A security guard keeps watch at the entrance of King David School High School in suburban Johannesburg, March 15, 2012..
(photo credit: SIPHIWE SIBEKO/REUTERS)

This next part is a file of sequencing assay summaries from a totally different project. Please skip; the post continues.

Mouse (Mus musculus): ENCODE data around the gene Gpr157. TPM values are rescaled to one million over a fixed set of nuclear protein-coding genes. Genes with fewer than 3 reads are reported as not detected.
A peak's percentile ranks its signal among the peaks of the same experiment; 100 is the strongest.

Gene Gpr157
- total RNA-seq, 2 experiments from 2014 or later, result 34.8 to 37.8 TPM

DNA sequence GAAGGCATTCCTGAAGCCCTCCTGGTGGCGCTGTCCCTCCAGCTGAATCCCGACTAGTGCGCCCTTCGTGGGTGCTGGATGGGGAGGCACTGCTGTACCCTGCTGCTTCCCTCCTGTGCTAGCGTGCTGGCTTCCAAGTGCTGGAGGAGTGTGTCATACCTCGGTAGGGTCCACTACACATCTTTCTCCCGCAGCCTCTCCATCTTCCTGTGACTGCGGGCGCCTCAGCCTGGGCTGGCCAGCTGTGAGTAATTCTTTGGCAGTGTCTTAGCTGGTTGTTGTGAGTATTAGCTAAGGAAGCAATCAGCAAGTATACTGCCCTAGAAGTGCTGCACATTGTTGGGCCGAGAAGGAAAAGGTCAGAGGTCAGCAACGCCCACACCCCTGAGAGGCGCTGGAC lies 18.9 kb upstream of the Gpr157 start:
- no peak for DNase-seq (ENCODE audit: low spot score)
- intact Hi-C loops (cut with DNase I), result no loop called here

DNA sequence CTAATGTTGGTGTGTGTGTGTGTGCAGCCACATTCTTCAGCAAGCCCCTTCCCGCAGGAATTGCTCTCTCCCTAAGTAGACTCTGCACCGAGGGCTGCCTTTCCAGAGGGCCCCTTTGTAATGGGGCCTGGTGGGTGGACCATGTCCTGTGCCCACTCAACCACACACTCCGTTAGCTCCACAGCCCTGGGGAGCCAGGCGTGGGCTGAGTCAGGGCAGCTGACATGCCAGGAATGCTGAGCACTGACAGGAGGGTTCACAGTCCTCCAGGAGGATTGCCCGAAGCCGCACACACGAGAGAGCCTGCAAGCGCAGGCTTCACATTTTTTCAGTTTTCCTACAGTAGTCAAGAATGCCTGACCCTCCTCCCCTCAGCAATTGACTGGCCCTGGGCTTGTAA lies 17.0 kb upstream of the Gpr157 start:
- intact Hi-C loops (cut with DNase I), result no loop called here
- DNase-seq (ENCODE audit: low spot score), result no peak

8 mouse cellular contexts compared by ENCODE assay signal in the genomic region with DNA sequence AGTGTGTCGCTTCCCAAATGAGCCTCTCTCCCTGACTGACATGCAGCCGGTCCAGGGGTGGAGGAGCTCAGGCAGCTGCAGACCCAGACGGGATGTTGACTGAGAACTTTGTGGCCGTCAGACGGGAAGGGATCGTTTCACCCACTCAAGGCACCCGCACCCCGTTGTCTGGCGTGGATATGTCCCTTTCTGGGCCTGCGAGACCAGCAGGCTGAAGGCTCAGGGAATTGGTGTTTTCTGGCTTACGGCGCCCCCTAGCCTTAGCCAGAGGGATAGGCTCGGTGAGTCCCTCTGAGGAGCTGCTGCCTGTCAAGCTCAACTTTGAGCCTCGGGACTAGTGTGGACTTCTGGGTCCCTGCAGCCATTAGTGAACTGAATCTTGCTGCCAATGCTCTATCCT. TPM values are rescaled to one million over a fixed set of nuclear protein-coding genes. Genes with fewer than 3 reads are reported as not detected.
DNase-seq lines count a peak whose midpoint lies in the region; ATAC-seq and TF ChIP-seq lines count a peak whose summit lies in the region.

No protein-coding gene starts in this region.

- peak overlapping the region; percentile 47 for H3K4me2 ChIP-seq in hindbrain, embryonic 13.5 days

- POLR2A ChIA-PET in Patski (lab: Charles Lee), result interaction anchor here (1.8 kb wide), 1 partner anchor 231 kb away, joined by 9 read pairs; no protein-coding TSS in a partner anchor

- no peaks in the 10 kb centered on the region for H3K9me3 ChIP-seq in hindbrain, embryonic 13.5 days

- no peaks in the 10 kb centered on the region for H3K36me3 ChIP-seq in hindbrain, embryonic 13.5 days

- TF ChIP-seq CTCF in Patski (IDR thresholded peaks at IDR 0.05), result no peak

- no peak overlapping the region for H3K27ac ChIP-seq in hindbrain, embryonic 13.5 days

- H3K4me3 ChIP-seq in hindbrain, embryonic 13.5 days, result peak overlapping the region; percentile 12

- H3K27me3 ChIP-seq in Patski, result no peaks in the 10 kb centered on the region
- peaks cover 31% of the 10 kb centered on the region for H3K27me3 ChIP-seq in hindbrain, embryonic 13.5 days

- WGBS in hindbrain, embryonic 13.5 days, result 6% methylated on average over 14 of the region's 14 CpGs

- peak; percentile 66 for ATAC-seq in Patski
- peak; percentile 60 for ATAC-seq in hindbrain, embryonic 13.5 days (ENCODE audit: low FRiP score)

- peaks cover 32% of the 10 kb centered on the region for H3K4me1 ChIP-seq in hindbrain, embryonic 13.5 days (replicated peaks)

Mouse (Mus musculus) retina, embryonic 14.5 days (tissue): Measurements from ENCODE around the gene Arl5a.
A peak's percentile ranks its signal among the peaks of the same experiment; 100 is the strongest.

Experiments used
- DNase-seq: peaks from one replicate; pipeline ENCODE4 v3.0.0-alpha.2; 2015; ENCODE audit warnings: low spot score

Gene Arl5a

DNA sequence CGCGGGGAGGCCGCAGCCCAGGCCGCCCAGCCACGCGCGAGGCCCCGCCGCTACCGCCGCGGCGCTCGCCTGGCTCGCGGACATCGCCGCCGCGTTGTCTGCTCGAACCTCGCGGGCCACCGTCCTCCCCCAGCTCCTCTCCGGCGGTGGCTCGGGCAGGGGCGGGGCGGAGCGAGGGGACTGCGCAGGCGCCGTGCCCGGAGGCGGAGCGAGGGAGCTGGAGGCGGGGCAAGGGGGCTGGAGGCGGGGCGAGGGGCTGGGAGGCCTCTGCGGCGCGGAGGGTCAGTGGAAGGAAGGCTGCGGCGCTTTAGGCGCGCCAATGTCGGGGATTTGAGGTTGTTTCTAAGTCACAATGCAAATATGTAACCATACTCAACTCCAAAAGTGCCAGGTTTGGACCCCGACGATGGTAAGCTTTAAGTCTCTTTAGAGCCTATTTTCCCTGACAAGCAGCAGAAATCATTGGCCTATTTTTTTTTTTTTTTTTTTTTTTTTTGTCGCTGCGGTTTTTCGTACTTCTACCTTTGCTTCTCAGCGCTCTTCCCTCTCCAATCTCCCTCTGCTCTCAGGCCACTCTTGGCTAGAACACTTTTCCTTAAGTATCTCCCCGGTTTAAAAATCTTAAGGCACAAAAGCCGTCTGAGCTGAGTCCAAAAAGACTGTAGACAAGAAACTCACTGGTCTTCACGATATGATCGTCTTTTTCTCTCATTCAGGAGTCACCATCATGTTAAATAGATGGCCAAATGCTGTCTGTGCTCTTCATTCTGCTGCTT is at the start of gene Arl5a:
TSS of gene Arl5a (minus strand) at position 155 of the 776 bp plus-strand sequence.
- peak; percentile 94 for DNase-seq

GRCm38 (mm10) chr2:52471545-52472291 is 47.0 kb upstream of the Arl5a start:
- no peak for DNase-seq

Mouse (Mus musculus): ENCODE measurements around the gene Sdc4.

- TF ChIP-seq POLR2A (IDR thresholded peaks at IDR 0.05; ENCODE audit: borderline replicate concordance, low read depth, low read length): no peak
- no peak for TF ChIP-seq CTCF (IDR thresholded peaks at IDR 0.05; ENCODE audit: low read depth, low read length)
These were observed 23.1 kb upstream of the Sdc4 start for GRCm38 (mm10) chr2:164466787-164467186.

THE FREEDOM to walk in the streets in your suburb is something most people the world over take for granted. For us, it’s something brand new. Watching our 10-year-old son and 9-year-old daughter leave home in Ra’anana each morning, as they walk or cycle to school, is a novelty. It’s something we’d never have allowed in South Africa. Not everyone may agree, but for us, it was a question of safety.In Johannesburg, we’d drive all of four minutes to get to school each morning. It seemed completely normal then. It’s only now that we realize how bizarre that was. A ten-minute walk to school is a great start to the day. Cycling – with helmets on – is brilliant exercise. I’d predicted it would take a few months before the children would be comfortable walking on their own. I couldn’t have been more wrong. On their second day at their new school, we were advised our “escorting services” were no longer needed; they knew the way home and would happily walk together. It’s a fabulous “new normal.”